Sunday, September 8, 2013

The NSA Has Not Broken Internet Encryption

In the last few days since the most recent leak by Edward Snowden, I've received countless emails from people I've convinced to use encryption forwarding me story after story about how the US National Security Agency has 'broken Internet encryption".  These articles are usually followed by comments like "See, I told you they had access to everything!" or "Why bother using encryption at all now?"

Here's why: because the NSA hasn't actually broken Internet encryption!

What the Snowden documents reveal is a pattern of coercion  by the NSA to force companies into deliberately making their encryption products weak, turning over their encryption keys, or providing backdoors into encrypted systems. None of this constitutes 'breaking' encryption anymore than if I come across an open door in your house and I walk in I'm 'breaking and entering'. It's silly sensationalism put out by a media that can barely understand what encryption actually is much less what it takes to break it.

Are all encryption technologies still safe? No. I would seriously question encryption software and hardware that doesn't disclose its source code for public review. I know companies like to yell 'trade secrets' but that's bull. Encryption isn't a trade secret and by claiming it is they are showing that 1) they don't fully understand encryption and why it's not a bad thing to publish your source code or 2) they are afraid of public review; maybe because something is there to find.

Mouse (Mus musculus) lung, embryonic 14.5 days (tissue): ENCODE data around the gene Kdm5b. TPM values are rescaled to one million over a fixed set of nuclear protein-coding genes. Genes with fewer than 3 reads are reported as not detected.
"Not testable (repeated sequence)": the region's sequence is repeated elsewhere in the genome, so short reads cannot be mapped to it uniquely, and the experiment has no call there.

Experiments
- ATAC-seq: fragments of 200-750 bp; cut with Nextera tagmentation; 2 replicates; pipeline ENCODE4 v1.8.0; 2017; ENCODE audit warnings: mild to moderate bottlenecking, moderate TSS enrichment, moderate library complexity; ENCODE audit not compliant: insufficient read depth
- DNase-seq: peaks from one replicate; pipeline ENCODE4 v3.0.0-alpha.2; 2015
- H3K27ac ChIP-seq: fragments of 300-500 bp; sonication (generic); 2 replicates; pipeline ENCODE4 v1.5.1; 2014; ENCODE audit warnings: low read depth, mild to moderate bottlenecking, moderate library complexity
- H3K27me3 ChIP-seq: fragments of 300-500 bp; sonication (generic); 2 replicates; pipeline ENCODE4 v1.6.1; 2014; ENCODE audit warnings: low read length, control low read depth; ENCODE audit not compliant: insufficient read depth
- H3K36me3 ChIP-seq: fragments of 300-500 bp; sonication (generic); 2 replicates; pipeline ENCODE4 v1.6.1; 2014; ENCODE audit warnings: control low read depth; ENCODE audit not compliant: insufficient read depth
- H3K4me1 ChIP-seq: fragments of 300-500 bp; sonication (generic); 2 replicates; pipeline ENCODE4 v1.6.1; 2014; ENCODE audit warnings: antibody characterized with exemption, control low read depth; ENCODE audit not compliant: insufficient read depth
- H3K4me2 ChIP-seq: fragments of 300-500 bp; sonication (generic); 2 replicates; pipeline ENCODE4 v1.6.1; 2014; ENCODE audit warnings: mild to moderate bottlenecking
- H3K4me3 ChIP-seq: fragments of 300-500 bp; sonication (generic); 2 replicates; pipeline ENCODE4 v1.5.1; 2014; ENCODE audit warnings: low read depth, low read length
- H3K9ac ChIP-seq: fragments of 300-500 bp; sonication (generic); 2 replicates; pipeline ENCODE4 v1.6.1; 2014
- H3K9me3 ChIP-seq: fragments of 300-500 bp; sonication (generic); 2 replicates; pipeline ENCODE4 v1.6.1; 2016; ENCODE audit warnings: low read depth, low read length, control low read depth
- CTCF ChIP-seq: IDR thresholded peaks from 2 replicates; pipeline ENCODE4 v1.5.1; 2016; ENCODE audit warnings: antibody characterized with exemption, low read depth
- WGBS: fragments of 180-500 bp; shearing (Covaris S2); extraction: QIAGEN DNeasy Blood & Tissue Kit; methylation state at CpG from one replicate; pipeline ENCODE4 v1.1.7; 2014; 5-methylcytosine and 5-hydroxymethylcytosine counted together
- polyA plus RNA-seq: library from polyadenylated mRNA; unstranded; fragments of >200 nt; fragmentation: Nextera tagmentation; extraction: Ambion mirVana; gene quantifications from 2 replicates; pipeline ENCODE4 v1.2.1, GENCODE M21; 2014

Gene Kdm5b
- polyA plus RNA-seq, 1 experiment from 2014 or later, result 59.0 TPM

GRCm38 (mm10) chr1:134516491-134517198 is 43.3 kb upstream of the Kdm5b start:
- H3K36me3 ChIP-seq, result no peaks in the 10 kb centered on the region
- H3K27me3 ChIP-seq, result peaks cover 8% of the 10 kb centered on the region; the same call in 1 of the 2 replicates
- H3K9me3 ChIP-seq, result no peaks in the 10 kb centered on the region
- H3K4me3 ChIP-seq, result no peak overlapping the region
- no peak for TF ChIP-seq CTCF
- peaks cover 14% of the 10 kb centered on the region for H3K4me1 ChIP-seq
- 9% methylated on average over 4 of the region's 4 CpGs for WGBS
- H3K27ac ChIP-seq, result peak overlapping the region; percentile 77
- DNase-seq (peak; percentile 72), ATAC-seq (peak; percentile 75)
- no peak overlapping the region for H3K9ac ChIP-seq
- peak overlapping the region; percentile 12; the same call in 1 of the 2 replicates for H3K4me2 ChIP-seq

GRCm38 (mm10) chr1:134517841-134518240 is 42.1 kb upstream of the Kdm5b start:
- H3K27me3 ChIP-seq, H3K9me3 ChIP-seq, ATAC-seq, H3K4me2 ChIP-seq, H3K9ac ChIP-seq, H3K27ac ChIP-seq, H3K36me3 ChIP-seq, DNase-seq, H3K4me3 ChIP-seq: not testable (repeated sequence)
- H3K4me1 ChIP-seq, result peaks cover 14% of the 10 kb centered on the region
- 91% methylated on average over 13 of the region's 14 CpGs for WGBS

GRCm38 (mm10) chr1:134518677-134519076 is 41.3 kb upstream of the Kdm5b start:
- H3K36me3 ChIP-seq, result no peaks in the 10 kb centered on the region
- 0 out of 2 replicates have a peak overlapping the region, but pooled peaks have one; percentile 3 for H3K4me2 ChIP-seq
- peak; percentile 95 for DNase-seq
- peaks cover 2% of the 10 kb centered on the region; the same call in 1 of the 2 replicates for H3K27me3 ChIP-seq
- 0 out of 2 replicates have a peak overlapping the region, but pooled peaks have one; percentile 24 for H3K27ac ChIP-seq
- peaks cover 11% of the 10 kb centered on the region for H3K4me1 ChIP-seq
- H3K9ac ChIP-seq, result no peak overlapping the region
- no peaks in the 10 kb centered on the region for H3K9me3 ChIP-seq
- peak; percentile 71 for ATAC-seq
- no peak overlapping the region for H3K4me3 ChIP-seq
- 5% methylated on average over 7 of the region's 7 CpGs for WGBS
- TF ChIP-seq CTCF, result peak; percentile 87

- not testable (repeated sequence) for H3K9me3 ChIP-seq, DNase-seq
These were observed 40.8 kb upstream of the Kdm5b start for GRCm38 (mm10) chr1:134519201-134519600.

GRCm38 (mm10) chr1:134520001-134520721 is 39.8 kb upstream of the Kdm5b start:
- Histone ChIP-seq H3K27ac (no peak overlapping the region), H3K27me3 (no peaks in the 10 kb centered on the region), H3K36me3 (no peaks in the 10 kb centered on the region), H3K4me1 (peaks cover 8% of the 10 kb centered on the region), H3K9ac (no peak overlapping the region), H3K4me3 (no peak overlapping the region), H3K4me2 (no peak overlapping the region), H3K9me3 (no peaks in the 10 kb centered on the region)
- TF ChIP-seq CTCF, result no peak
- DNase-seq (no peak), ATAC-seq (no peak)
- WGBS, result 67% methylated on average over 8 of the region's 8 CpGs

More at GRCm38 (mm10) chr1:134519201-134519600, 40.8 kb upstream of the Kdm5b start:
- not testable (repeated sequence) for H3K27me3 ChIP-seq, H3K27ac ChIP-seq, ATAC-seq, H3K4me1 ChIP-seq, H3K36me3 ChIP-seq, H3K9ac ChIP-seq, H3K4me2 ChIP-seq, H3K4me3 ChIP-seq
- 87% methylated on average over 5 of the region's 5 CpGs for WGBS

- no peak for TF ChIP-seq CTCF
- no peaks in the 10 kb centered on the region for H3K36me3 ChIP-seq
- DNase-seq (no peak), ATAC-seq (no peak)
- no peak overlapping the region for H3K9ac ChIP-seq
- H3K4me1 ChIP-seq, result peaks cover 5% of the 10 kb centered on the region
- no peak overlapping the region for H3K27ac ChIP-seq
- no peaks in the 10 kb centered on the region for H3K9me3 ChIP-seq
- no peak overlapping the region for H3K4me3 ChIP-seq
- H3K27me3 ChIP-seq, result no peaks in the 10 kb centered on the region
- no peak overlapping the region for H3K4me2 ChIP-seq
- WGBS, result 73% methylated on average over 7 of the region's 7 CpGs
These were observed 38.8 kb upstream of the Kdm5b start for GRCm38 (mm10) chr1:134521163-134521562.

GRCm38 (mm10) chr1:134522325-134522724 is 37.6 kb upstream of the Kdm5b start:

So, as these leaks continue to give us a better view of how the NSA operates in attacking the Internet, one thing becomes clear: we have passed the time when we can blindly trust technology companies and the software they create to protect us. We need more than words and promises from these companies because words are cheap. We need source code, we need peer review, we need complete transparency.

Now, I know a lot of you will say 'being open source doesn't guarantee that there aren't subtle things in the code meant to weaken it' and that's very true. But being open source means that we have a better chance to discover those holes and weaknesses than we do if we don't have the source code.  It's trivial to hide something nasty in a product that doesn't disclose its source code; it's not so easy to do so when thousands of eyes will be pouring over the code specifically looking for those 'something nasty's'.

So, no, "Internet encryption' has not been broken - not all of it at least. But it's time that we become much more choosy about the products and companies in who's hands we place our security.  We have to outright reject the notion of 'trusted companies' and only accept verifiable proof that a company's products are secure. That's the only way we'll have a fighting chance against adversaries like the NSA.

Now, go tell the New York Times to shut the hell up about things they know nothing about.

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